|| RSM0510 |
|| EQUINE ANATOMY AND EVOLUTION |
|| 2003/2004 |
|| Mr Sebastian D McBride |
|| Semester 1 |
| Course delivery
|| Lecture || 11 Hours 11 x 1 hour lectures |
|| Practical || 6 Hours 2 x 2 hour dissections; 1 x 2 hour live horse practical |
|Assessment Type||Assessment Length/Details||Proportion|
|Semester Exam||3 Hours Outcomes assessed: 1, 2, 3, 4, 5 ||70%|
|Semester Assessment|| Practical write-up Outcomes assessed: 1, 2, 3, 4, 5 ||30%|
On completion of the module students should be able to:
describe the major anatomical structures that comprise the head, the locomotory, cardiovascular and respiratory systems of the
horse in gross and histological detail
appreciate the functional aspects of the gross and histological anatomy associated with each of the systems and how they
interact and complement each other''s performance
understand how the horse''s anatomy adapts to various physical stresses and the time courses involved in repair
appreciate the specific anatomical limitations and weaknesses applying this knowledge to the selection of animals for different
activities and the design of training regimes
understand how the process of natural evolution and human selection has shaped the modern-day horse.
This module will be presented as a lecture course with two dissections and one live horse practical, which complement the lecture material. Content: Classification and evolution of the equid. Examination of the evolution of the skeletal structure of the head, cardiovascular, respiratory and locomotory systems. Skeletal anatomy, muscle structure, and function specifically related to movement.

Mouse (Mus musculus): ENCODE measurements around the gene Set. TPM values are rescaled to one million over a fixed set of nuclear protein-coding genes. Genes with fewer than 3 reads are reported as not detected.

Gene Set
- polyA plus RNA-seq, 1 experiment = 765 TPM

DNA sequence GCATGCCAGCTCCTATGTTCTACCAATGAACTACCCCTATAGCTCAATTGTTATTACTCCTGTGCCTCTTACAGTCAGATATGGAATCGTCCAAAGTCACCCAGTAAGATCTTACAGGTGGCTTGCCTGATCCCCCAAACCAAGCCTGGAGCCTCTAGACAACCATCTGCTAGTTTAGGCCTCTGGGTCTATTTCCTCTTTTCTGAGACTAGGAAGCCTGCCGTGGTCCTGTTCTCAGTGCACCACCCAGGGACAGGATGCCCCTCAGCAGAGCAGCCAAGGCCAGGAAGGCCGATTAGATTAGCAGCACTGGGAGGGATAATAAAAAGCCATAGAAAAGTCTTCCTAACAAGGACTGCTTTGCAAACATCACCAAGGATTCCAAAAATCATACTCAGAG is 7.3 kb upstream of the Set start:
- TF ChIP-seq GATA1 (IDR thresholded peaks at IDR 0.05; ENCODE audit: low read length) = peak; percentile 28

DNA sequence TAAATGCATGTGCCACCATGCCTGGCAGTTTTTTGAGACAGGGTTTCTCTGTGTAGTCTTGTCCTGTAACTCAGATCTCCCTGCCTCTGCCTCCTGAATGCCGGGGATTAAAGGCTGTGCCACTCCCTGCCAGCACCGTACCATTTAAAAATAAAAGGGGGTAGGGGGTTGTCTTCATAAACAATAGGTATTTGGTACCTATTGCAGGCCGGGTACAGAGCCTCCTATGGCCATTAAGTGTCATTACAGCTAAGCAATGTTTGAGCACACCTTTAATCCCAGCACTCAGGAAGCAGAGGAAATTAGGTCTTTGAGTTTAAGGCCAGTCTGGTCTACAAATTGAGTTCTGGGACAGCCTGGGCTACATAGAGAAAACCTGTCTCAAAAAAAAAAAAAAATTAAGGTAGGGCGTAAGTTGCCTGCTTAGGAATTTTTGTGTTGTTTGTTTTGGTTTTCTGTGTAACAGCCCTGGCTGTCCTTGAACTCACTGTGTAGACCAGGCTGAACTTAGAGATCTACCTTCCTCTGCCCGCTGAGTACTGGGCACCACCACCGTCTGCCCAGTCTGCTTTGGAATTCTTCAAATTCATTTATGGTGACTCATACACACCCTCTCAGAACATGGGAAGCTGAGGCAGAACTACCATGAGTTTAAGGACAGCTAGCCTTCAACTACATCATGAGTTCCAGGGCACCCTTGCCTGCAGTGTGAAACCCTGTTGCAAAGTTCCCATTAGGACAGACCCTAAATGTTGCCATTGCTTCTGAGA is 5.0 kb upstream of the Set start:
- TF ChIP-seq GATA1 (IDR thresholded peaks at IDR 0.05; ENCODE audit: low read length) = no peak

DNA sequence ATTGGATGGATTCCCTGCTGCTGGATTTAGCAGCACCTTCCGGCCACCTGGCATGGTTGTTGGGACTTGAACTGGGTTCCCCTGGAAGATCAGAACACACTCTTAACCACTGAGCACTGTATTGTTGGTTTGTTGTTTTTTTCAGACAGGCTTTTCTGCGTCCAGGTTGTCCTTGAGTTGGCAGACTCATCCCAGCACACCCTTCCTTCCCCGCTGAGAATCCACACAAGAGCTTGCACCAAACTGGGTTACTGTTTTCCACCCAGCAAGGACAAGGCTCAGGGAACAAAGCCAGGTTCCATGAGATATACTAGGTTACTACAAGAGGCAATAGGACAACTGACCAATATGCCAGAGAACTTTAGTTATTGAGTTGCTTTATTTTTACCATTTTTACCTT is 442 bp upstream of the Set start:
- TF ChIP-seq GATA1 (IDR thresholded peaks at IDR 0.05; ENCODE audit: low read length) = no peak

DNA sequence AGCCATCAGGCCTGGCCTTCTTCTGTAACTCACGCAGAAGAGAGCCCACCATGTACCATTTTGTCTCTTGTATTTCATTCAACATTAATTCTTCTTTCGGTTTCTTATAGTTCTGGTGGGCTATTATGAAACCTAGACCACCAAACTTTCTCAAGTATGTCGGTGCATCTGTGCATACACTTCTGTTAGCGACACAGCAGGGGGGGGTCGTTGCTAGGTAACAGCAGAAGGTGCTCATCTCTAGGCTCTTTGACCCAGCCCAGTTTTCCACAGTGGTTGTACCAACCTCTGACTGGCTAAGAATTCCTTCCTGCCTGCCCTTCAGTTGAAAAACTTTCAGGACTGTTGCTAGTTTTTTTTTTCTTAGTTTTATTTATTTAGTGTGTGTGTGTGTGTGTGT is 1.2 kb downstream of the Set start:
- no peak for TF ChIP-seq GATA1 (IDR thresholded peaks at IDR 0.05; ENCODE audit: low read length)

This module aims to provide the student with a detailed understanding of the structures and functions of the head, the locomotory, cardiovascular and respiratory systems of the horse. This will be developed into an awareness of how the anatomy of the horse withstands physical strain, recognition of early signs of excessive stress and the structural limitations to performance. Gait analysis techniques will be covered, with the application of these for the selection of suitable animals for different activities. A basic coverage of equine evolution will be included. The knowledge gained in this module will form the basis of understanding for much of the veterinary science module delivered later in the scheme.
.1 Independent project work
This will be developed by the assignment
.2 IT and information handling
To complete the written assignment students will have to obtain information from a variety of sources including books and web sites. This will involve the use of IT to compile the finished report as well as retrieve relevant information (e.g. Voyager).
.4 Writing in an academic context
Students will be required to present information precisely and concisely in a clear and informative manner. The assignment will require all source material to be fully referenced.
Students will have to manage their own time in developing their assignment.
.8 Group activity
Students will have to manage themselves individually and as a group to collate various pieces of information during the dissection practicals.
Burkitt H G, Young B and Heath J W (1993) Wheater's functional histology
3rd. Churchill Livingston
Pollitt C C (1995) Colour atlas of the horse's foot
Ashdown, R D (1987) Colour Alas of Veterinary Medicine Vol 2
Frandson, R D (1981) Anatomy and Physiology of Farm Animals
Lea & Febiger
Goody, P C (1983) Horse Anatomy. A Pictorial Approach to Equine Structure
J A Allen
Smyth, R H and Goody, P C (1975) The Horse Structure and Movement
J A Allen & Co Ltd
Pratt & O'Connor (1983) Remarks on Gait Analysis
Eq Ex Phys. Ed Snow Persson & Rose
Eisemann, V; Alberdi, M T; De Guili, C; and Stesche, U (1981)
Dyce, K M, Sack, W O and Wensing, C J G (1996) Textbook of veterinary anatomy
2nd. W B Saunders
This module is at CQFW Level 7